Robert Ferriday, business development manager at Alliot Technologies, emphasised the importance of making sure that IoT projects are scalable, commercially viable and capable of generating a good return on investment. He also highlighted the way in which resellers don’t want to have to search “through thousands of different products” before they “put it into practice, so we do that for them, we test them [and] make sure the manufacturer is viable”. He added: “Our speciality at present is LoRaWAN, but in two years’ time it could be NB-IoT, it just depends on which technology comes through – it’s still an emerging market.”

One thing that made my ears prick up was Jola’s Broxson’s comment that “body-worn cameras, CCTV, push-to-talk radios… these are emerging markets that our channel partners are taking advantage of. Push-to-talk is a huge one – currently [it’s] 90 per cent standard radio [frequencies], 10 per cent cellular – that is going to shift and [it’s] a massive market.”

No time like the present
Turning to a panel on 5G (again hosted by TBT’s Mulley-Goodbarne), Andrew Dickinson, managing director of Jola, said his company is very interested in fixed cellular connectivity for businesses. “We have about 600 resellers and every month 10 or 15 per cent [of them] that have been traditionally [focused on selling] BroadSoft, traditional calls and lines are moving into mobile data, and one of the really big opportunities of [fixed mobile] is back-up.” He highlighted how this has been made possible by the introduction of 4G, the good speeds it delivers and how these are set to increase with 5G. He added that Jola is often asked by people: ‘How do I get into 5G?’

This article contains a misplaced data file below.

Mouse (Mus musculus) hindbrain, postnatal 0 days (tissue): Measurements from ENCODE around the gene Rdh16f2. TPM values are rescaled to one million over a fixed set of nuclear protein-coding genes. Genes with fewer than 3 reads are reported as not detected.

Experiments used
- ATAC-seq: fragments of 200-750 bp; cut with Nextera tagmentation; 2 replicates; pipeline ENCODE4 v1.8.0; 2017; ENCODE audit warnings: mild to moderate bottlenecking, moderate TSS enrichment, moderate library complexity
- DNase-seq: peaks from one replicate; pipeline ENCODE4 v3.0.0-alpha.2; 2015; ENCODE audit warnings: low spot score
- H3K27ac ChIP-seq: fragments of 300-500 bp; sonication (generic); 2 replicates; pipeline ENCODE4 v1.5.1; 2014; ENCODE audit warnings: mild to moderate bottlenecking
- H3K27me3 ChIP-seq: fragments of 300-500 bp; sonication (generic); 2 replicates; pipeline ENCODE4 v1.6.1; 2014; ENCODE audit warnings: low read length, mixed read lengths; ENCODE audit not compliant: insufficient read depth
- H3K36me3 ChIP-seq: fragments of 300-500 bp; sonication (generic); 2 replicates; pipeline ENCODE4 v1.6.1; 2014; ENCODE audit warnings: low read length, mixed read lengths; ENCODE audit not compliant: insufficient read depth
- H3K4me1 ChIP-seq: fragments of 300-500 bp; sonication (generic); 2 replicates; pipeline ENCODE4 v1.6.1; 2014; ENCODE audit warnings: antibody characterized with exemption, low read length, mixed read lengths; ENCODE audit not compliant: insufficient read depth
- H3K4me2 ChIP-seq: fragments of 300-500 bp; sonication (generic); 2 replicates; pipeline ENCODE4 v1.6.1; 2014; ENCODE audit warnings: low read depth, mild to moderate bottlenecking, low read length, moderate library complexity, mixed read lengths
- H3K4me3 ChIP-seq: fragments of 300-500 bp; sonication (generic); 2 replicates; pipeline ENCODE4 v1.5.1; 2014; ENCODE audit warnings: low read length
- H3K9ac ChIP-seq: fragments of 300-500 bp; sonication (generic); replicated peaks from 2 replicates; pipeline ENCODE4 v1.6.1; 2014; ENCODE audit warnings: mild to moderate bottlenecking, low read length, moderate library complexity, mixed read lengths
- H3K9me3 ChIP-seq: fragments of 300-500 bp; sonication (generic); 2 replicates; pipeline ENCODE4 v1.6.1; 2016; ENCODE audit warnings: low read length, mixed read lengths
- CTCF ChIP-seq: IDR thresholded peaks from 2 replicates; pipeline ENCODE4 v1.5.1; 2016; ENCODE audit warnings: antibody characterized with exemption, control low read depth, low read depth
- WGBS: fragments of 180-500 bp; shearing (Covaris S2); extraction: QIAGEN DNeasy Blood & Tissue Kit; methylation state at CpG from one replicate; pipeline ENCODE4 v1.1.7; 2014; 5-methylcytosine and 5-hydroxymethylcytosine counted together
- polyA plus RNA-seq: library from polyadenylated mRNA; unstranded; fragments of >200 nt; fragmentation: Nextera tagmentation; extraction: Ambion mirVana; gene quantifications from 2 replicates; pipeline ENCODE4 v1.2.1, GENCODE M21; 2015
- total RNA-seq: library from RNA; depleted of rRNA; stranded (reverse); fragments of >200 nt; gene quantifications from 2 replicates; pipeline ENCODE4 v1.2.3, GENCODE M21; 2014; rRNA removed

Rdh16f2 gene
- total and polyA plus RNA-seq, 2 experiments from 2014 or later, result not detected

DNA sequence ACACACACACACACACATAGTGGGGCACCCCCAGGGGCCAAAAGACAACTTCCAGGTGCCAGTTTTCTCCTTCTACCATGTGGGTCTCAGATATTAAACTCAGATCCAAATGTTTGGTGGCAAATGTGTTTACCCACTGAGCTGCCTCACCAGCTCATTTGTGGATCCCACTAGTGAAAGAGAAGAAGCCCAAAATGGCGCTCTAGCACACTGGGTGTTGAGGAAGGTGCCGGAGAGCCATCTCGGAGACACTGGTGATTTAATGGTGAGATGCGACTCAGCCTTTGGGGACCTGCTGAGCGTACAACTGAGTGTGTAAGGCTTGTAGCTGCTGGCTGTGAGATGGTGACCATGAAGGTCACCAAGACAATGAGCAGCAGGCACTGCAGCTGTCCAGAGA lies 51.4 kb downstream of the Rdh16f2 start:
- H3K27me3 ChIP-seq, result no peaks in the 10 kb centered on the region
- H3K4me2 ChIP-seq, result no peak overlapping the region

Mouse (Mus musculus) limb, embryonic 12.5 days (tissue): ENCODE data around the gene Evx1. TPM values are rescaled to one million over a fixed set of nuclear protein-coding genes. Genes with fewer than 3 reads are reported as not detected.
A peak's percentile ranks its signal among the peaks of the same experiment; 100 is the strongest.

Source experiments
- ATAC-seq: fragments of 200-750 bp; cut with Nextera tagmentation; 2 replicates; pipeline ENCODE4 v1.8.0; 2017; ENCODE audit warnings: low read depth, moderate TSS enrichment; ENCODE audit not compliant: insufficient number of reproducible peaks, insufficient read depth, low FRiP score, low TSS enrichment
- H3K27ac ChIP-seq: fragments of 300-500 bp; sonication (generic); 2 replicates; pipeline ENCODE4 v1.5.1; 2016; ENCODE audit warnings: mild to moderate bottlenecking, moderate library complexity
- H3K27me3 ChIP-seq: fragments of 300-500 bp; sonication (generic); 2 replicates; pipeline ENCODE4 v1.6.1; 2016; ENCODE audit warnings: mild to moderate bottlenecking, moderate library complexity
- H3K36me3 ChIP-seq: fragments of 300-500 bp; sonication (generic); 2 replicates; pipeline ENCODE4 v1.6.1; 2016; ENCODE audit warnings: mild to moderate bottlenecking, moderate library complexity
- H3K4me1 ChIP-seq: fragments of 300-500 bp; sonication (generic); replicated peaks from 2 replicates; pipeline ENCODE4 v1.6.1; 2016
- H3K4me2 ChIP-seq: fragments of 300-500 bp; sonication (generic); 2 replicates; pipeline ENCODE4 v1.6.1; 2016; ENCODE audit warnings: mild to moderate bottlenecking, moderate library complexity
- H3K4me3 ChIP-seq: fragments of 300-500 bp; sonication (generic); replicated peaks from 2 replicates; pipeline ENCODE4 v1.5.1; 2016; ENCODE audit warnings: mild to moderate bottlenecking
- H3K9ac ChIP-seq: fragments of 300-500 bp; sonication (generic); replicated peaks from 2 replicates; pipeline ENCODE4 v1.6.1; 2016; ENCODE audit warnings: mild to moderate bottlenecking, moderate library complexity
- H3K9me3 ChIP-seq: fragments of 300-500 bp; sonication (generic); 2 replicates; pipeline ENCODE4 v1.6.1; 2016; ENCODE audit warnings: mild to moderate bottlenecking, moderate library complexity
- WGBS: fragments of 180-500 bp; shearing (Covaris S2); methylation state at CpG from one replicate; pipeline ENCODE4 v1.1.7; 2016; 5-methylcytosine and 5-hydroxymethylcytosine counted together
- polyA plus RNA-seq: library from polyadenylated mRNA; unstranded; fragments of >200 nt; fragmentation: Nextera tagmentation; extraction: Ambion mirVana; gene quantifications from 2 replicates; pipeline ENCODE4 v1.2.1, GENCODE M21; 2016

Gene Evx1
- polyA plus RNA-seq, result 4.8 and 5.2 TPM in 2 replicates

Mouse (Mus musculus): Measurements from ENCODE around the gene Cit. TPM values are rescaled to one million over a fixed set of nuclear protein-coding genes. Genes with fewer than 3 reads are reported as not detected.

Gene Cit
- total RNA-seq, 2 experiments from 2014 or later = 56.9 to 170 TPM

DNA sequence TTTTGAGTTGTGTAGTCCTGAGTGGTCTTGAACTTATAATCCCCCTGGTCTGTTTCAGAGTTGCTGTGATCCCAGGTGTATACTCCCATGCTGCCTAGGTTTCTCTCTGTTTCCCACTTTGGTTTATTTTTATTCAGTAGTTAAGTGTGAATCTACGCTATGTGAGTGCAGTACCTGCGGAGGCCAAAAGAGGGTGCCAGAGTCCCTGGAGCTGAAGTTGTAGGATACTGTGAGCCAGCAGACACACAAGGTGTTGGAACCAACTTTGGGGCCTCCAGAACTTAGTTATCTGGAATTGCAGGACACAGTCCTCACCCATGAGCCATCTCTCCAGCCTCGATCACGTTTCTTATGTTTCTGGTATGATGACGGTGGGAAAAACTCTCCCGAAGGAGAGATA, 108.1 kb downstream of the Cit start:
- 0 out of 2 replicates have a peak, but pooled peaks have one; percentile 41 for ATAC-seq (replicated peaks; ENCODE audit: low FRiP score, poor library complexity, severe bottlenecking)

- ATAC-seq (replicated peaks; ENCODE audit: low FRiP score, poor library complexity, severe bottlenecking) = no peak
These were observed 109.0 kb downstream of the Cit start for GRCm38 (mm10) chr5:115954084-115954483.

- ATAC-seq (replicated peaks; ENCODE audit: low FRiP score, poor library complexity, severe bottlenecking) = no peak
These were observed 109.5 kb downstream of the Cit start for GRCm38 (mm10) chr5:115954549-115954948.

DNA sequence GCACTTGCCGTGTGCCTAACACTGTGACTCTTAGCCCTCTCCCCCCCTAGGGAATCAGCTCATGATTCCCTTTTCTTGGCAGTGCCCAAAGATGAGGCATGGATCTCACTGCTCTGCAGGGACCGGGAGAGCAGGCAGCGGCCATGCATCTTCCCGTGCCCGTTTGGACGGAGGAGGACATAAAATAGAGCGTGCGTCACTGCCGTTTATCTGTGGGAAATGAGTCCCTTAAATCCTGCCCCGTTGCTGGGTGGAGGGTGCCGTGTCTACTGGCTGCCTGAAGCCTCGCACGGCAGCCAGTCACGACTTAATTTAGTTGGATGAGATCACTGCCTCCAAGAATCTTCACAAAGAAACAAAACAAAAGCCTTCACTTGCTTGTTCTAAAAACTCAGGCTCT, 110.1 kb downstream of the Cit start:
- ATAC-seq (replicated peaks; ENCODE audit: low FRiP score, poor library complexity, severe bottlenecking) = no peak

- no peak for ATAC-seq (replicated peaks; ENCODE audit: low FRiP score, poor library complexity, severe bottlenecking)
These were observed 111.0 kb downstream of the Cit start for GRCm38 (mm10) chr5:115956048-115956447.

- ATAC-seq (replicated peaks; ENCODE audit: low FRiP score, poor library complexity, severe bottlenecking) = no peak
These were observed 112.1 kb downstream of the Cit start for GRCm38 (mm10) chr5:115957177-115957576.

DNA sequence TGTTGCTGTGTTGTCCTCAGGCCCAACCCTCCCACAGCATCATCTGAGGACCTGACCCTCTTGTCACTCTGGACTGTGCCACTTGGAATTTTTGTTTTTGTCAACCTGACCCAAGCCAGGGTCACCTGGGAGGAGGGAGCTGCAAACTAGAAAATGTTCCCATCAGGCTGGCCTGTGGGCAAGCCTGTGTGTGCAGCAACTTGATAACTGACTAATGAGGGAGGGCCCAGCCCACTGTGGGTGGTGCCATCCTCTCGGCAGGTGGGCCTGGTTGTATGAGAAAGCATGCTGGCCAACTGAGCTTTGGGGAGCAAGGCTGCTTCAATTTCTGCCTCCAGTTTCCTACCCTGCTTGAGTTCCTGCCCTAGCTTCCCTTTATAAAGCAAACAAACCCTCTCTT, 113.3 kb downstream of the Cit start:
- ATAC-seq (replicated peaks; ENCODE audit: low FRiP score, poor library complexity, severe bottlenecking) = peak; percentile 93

“The answer is to start getting into 4G now; the great benefit for resellers is they don’t have infrastructure, they’re not tied to a particular network, and if they’re working with somebody who is able to integrate with these networks then they can take these products on very quickly. The great thing about mobile data is that the support overhead is almost zero, so you can build huge volumes of customers on 4G data without having to hire provisioning people.” That said, he also highlighted the need to learn the ins and outs of the mobile industry and the “extraordinarily complex” nature of mobile data – however, this “is great if you can make that simple to your end-user. It isn’t that hard to compete with the networks directly if you know what you’re doing.”

He added that a typical ICT reseller may have at least one opportunity for thousands of mobile SIMs they are not aware of and companies like Jola can help them identify such opportunities.